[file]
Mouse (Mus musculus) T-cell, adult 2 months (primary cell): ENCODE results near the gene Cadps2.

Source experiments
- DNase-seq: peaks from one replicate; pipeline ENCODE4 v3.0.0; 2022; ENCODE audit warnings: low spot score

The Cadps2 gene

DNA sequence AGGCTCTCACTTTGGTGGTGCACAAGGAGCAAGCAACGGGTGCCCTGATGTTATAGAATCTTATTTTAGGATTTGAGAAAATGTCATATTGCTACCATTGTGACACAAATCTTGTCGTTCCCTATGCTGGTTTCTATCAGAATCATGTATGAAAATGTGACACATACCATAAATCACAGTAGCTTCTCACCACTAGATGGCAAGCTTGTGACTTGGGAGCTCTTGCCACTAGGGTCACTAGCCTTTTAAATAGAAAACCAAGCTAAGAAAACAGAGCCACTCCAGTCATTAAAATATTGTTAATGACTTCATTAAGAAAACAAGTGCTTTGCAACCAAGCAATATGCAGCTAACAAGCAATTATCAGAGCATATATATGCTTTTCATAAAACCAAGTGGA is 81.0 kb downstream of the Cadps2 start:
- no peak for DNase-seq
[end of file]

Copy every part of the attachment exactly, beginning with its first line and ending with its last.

Mouse (Mus musculus) T-cell, adult 2 months (primary cell): ENCODE results near the gene Cadps2.

Source experiments
- DNase-seq: peaks from one replicate; pipeline ENCODE4 v3.0.0; 2022; ENCODE audit warnings: low spot score

The Cadps2 gene

DNA sequence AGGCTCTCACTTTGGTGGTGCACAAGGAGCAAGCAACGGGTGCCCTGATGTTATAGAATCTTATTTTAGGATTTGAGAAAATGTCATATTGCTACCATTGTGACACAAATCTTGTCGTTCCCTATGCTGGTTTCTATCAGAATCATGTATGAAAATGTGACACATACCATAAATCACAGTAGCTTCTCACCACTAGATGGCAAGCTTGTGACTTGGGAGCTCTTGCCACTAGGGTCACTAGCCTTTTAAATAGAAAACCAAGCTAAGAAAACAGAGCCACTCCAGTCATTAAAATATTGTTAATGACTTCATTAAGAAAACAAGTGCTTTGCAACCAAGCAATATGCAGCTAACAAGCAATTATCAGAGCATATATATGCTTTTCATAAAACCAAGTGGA is 81.0 kb downstream of the Cadps2 start:
- no peak for DNase-seq